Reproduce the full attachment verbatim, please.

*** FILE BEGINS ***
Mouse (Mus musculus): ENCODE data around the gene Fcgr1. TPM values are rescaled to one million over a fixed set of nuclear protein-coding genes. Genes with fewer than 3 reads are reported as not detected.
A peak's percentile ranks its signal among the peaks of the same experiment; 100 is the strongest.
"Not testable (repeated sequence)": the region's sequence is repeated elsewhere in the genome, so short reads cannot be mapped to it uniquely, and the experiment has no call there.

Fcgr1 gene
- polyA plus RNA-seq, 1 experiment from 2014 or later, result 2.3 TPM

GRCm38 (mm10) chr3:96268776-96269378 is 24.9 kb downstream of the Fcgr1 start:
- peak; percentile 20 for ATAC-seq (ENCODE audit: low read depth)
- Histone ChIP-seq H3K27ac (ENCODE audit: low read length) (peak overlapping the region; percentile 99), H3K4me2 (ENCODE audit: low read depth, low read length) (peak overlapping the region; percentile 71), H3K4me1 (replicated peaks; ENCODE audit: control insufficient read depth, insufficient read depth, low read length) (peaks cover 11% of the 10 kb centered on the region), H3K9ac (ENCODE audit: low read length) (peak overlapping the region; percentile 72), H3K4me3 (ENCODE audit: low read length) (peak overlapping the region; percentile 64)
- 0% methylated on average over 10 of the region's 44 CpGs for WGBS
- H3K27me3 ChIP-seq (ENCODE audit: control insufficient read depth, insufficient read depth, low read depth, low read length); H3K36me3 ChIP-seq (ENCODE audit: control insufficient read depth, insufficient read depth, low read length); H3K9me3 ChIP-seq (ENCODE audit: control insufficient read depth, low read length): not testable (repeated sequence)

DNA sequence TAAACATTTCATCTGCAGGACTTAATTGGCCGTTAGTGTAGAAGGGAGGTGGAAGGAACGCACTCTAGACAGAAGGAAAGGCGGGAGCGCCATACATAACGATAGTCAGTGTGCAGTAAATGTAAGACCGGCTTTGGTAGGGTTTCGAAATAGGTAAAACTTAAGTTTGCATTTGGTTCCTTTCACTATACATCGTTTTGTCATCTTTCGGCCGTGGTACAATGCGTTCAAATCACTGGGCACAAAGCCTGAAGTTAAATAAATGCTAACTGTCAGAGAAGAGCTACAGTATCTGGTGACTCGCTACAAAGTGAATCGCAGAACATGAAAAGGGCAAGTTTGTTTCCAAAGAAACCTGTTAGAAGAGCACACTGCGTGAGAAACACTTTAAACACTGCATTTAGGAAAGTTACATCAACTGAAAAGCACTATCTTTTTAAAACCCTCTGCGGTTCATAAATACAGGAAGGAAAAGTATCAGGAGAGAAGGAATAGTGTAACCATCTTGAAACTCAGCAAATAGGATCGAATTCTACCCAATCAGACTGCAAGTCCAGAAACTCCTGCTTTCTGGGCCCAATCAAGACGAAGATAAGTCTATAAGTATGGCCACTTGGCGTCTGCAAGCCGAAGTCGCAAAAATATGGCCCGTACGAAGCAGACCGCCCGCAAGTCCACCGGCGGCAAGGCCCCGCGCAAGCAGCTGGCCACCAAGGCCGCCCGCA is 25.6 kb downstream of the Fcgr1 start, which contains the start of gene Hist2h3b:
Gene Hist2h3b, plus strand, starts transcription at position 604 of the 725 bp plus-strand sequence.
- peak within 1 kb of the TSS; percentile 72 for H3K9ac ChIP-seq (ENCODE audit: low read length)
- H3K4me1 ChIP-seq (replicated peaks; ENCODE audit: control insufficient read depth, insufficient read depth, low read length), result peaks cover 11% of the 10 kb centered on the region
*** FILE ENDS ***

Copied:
Mouse (Mus musculus): ENCODE data around the gene Fcgr1. TPM values are rescaled to one million over a fixed set of nuclear protein-coding genes. Genes with fewer than 3 reads are reported as not detected.
A peak's percentile ranks its signal among the peaks of the same experiment; 100 is the strongest.
"Not testable (repeated sequence)": the region's sequence is repeated elsewhere in the genome, so short reads cannot be mapped to it uniquely, and the experiment has no call there.

Fcgr1 gene
- polyA plus RNA-seq, 1 experiment from 2014 or later, result 2.3 TPM

GRCm38 (mm10) chr3:96268776-96269378 is 24.9 kb downstream of the Fcgr1 start:
- peak; percentile 20 for ATAC-seq (ENCODE audit: low read depth)
- Histone ChIP-seq H3K27ac (ENCODE audit: low read length) (peak overlapping the region; percentile 99), H3K4me2 (ENCODE audit: low read depth, low read length) (peak overlapping the region; percentile 71), H3K4me1 (replicated peaks; ENCODE audit: control insufficient read depth, insufficient read depth, low read length) (peaks cover 11% of the 10 kb centered on the region), H3K9ac (ENCODE audit: low read length) (peak overlapping the region; percentile 72), H3K4me3 (ENCODE audit: low read length) (peak overlapping the region; percentile 64)
- 0% methylated on average over 10 of the region's 44 CpGs for WGBS
- H3K27me3 ChIP-seq (ENCODE audit: control insufficient read depth, insufficient read depth, low read depth, low read length); H3K36me3 ChIP-seq (ENCODE audit: control insufficient read depth, insufficient read depth, low read length); H3K9me3 ChIP-seq (ENCODE audit: control insufficient read depth, low read length): not testable (repeated sequence)

DNA sequence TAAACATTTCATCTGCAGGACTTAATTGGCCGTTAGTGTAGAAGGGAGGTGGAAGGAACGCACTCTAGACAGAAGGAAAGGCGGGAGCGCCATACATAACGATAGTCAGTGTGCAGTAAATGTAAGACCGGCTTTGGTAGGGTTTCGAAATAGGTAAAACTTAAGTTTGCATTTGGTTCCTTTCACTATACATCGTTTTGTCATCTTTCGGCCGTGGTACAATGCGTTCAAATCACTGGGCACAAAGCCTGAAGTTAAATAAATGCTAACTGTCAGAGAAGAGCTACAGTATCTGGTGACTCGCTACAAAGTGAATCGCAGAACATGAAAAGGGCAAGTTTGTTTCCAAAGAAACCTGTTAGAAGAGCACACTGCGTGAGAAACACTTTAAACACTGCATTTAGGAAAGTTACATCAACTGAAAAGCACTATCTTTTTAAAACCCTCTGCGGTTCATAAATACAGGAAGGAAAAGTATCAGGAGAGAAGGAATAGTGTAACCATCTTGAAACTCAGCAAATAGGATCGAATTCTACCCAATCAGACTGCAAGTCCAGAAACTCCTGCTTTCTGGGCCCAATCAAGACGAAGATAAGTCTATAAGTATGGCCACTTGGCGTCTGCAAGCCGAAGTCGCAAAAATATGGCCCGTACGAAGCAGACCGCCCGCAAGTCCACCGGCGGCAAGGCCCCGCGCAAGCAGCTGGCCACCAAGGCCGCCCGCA is 25.6 kb downstream of the Fcgr1 start, which contains the start of gene Hist2h3b:
Gene Hist2h3b, plus strand, starts transcription at position 604 of the 725 bp plus-strand sequence.
- peak within 1 kb of the TSS; percentile 72 for H3K9ac ChIP-seq (ENCODE audit: low read length)
- H3K4me1 ChIP-seq (replicated peaks; ENCODE audit: control insufficient read depth, insufficient read depth, low read length), result peaks cover 11% of the 10 kb centered on the region